Considering the growing relevance of these issues in contemporary society and the lack of specific working groups addressing them within the ENHR, we propose to initiate a discussion for and with the contributions of all community members. The proposed working group will explore the following topics:

● Housing conditions of youth and young adults (discussing aspects of housing inequality related to youth, e.g. affordability, living conditions, housing preferences, careers and pathways, youth homelessness etc.)
● Access to housing (reflecting on young people’s struggles to access affordable and adequate housing solutions in cities, the coping strategies and socio-economic implications)
● Provision of housing for young people (types of housing solutions proposed by institutions, private developers and social housing organisations to meet the housing needs and demand of youth). We are interested in exploring the main characteristics of proposed solutions/policies, in terms of selection criteria, tenure conditions, governance etc., and in better understanding their implications on youth wellbeing, housing quality, inclusion/exclusion process, transition to adulthood and life outcomes.
● Youth and emerging housing forms (young people’s lived experiences in intergenerational co-living, mixed housing, shared houses and other forms of innovative housing). This would include investigations of the youth as a preferred target group of emerging market segments aiming to respond to assumed specific needs and lifestyles. We would also explore the instrumental role of the youth in the support and development of such housing solutions.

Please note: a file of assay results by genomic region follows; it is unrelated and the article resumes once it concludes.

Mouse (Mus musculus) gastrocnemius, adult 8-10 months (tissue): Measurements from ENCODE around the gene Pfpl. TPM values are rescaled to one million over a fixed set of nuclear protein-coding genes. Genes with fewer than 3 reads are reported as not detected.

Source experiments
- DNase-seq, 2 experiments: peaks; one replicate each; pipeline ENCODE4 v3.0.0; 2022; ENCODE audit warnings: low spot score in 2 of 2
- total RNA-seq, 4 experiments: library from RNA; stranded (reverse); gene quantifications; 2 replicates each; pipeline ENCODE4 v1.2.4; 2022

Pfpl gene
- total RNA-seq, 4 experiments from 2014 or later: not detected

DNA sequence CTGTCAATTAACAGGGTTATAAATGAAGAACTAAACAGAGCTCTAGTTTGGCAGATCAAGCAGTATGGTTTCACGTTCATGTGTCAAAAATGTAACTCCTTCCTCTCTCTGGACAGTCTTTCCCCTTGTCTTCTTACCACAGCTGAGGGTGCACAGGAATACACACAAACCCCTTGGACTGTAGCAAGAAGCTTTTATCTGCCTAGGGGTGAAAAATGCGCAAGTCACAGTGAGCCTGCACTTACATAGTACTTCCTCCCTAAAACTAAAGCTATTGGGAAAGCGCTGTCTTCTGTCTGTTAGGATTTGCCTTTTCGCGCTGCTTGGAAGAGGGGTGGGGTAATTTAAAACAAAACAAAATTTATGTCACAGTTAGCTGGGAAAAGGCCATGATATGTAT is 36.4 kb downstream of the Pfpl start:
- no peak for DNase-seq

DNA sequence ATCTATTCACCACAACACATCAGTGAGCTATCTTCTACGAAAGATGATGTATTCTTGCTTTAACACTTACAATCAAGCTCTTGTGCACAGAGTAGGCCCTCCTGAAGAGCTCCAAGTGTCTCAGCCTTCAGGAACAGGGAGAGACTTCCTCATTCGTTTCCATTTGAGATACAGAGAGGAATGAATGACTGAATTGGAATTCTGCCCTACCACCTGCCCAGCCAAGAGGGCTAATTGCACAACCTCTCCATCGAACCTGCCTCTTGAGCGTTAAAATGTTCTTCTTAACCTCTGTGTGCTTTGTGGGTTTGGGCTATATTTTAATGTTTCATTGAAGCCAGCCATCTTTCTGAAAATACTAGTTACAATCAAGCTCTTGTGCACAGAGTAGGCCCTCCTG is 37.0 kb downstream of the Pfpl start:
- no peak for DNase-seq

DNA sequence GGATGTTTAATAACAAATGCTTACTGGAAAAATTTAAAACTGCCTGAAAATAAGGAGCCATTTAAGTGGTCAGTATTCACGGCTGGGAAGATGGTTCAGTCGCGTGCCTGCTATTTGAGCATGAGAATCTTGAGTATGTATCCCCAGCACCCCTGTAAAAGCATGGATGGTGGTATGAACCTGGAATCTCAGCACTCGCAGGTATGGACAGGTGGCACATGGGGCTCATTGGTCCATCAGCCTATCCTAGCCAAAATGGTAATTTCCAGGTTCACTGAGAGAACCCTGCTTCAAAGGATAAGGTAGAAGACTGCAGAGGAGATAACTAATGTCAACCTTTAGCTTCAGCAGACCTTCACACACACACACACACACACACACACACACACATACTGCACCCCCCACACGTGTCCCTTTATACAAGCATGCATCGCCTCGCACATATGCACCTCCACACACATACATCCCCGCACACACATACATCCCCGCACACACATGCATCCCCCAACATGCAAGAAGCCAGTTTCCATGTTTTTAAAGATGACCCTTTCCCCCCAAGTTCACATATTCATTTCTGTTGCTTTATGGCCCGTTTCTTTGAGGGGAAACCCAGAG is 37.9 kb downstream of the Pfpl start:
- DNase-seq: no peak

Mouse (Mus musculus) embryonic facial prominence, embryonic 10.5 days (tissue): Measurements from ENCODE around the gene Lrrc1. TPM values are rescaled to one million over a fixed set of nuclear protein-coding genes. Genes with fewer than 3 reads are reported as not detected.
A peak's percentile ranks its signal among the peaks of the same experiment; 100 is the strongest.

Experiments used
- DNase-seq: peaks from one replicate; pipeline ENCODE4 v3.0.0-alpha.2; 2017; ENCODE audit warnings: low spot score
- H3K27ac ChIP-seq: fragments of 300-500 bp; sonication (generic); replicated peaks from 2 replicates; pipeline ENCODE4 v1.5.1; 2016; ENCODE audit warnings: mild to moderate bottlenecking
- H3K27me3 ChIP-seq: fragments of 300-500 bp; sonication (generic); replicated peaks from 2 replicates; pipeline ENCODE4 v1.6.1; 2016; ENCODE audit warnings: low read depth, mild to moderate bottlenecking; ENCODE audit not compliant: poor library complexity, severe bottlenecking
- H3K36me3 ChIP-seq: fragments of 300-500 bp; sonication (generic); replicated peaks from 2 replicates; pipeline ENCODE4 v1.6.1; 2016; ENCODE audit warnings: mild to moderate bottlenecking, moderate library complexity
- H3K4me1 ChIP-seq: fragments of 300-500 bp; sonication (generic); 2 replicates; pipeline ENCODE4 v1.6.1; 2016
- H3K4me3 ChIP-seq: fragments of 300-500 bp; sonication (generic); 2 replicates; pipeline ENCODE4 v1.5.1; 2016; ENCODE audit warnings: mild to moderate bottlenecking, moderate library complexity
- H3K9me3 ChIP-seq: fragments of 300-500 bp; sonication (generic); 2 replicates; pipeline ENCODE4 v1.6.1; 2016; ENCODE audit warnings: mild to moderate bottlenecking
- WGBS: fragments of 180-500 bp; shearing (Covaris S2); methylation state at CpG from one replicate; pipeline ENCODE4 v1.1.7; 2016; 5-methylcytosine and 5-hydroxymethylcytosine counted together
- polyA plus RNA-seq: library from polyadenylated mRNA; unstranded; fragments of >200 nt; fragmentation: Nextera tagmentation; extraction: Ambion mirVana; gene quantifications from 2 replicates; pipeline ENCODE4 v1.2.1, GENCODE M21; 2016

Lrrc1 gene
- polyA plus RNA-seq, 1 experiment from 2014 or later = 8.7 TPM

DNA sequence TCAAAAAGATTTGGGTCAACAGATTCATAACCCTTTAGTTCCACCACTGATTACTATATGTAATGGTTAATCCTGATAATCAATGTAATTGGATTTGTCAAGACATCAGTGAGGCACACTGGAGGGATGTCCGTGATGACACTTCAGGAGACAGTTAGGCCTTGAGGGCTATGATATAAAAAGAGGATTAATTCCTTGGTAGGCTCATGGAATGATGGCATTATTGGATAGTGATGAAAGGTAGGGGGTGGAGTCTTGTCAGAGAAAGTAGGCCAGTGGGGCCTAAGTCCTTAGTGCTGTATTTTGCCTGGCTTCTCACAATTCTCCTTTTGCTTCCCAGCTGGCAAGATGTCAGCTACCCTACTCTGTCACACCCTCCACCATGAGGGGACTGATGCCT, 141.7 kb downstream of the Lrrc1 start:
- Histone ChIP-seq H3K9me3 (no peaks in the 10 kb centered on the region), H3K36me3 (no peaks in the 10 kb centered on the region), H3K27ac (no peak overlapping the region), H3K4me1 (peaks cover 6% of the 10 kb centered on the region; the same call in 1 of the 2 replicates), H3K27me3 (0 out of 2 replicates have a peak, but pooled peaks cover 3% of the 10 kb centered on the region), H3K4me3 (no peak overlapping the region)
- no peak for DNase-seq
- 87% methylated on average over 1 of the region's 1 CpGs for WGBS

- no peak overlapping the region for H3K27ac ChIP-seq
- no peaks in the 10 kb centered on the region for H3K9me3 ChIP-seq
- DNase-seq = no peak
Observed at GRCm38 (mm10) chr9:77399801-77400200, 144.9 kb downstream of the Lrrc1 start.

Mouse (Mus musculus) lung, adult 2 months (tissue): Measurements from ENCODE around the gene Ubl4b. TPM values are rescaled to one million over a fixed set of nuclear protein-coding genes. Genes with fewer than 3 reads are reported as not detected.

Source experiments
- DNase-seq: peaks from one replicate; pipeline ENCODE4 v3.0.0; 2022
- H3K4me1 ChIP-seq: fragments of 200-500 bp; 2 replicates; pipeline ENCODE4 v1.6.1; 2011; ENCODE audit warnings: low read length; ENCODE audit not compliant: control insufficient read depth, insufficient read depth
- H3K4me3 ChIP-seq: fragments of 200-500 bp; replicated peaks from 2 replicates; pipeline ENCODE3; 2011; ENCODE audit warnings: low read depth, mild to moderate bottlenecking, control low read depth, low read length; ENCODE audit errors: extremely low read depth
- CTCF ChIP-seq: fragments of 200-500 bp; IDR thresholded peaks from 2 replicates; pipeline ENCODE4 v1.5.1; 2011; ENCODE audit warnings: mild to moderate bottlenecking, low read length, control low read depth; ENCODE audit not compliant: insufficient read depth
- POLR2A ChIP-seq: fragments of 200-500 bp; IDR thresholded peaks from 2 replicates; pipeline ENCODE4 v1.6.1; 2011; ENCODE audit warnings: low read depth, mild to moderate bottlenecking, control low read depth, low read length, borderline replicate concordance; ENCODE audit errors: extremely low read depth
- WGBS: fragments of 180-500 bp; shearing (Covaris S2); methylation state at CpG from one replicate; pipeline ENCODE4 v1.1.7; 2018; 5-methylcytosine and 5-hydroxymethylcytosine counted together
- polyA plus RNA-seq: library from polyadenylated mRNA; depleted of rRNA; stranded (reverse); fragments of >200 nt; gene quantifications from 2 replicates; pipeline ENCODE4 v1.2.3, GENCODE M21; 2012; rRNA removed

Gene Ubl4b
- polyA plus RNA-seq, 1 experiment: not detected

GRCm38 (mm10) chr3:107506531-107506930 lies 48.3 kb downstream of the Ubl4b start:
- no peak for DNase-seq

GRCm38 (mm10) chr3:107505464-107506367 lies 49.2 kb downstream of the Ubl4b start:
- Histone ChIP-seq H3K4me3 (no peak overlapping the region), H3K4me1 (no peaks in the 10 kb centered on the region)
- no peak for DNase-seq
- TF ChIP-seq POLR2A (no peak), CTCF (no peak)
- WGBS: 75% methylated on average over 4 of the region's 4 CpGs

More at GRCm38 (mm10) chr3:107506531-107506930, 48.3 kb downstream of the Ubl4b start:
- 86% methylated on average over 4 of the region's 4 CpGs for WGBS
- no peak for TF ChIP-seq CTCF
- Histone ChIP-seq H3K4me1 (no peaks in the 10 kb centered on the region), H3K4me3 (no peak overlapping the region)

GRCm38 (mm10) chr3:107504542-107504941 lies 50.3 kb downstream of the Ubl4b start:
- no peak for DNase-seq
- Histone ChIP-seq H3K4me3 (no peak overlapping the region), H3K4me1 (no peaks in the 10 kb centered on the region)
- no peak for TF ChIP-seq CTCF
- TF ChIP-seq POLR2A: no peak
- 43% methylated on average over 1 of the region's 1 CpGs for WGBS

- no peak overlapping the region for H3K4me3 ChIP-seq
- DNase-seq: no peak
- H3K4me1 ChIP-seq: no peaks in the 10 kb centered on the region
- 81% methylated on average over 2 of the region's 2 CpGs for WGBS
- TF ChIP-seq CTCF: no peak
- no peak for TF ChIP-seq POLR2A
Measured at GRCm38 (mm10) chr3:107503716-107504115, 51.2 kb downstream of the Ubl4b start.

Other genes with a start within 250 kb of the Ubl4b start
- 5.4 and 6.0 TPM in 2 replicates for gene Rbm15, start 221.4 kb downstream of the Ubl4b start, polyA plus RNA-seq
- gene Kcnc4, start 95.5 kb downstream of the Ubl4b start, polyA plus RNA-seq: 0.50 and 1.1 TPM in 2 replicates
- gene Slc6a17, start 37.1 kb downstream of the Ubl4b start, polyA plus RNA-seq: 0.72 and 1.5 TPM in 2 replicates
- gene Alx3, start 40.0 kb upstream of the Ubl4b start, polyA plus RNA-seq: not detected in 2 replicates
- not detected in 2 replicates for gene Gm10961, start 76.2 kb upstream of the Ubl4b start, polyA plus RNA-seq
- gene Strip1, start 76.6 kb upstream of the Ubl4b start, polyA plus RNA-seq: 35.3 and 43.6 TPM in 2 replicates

● Critical analysis of concepts used to describe the housing conditions of youth and the types of accommodation they live in (e.g. Generation rent, Generation share, shared housing, micro-living etc.)
● Intergenerational housing inequalities (comparing housing conditions across generations, examining the role of housing in the intergenerational reproduction of social inequality, accumulation and transmission of housing wealth across generations)
● Youth and urban neighbourhoods, exploring the relationship between young people and their residential environment, including youth lived experiences in the neighbourhood, local participation dynamics in housing, planning, urban regeneration domains, neighbourhood transformations connected to studentification/youthification processes, neighbourhood effects on children and teenagers (age 16-19).